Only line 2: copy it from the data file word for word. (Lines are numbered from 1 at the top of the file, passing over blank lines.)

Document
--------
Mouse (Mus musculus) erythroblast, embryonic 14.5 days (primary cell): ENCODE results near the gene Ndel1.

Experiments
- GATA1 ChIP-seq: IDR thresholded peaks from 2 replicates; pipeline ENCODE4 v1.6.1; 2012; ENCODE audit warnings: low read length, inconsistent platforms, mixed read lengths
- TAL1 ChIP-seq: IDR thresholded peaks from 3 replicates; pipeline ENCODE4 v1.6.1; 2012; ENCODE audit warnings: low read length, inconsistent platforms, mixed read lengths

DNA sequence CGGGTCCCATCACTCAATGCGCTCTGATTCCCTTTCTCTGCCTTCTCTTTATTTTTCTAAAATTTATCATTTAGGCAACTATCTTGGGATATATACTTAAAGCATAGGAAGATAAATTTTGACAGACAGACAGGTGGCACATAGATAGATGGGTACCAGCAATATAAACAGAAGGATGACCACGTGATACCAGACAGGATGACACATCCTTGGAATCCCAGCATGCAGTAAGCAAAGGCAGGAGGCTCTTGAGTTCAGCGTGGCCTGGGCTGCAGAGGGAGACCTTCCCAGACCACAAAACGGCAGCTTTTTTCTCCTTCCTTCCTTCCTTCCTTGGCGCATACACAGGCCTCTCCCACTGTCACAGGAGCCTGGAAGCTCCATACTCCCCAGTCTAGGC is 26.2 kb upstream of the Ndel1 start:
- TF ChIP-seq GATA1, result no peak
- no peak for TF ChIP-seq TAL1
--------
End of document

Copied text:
Experiments